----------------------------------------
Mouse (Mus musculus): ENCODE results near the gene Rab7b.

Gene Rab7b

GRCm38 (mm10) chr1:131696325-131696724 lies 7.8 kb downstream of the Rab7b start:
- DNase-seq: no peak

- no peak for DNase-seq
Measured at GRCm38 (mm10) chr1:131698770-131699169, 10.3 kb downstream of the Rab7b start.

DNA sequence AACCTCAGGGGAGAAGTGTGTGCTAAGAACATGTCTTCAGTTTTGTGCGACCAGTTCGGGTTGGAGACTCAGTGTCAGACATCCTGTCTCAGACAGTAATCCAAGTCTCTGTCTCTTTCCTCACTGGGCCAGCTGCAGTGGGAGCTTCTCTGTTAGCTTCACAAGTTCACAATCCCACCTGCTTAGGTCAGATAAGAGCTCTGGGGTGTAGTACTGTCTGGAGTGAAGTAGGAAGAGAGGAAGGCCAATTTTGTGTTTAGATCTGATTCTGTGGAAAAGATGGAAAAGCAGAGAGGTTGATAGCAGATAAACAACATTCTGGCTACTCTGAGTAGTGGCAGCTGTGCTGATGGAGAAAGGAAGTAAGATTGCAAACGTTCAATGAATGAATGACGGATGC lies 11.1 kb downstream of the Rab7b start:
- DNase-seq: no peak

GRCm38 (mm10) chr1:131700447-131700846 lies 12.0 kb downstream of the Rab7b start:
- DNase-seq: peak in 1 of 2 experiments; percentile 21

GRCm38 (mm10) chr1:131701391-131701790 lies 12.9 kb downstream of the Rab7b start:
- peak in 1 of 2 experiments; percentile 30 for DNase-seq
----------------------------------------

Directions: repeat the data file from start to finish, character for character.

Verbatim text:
Mouse (Mus musculus): ENCODE results near the gene Rab7b.

Gene Rab7b

GRCm38 (mm10) chr1:131696325-131696724 lies 7.8 kb downstream of the Rab7b start:
- DNase-seq: no peak

- no peak for DNase-seq
Measured at GRCm38 (mm10) chr1:131698770-131699169, 10.3 kb downstream of the Rab7b start.

DNA sequence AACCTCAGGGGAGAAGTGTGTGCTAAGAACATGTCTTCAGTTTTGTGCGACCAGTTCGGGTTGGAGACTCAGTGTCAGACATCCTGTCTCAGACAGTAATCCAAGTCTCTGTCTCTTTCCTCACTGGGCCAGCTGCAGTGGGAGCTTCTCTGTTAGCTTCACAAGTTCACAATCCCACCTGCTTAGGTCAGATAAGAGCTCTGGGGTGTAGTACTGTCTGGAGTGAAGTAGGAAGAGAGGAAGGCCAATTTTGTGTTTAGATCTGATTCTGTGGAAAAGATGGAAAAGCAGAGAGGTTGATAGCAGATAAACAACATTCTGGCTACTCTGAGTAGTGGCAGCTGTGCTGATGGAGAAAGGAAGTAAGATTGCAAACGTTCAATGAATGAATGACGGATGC lies 11.1 kb downstream of the Rab7b start:
- DNase-seq: no peak

GRCm38 (mm10) chr1:131700447-131700846 lies 12.0 kb downstream of the Rab7b start:
- DNase-seq: peak in 1 of 2 experiments; percentile 21

GRCm38 (mm10) chr1:131701391-131701790 lies 12.9 kb downstream of the Rab7b start:
- peak in 1 of 2 experiments; percentile 30 for DNase-seq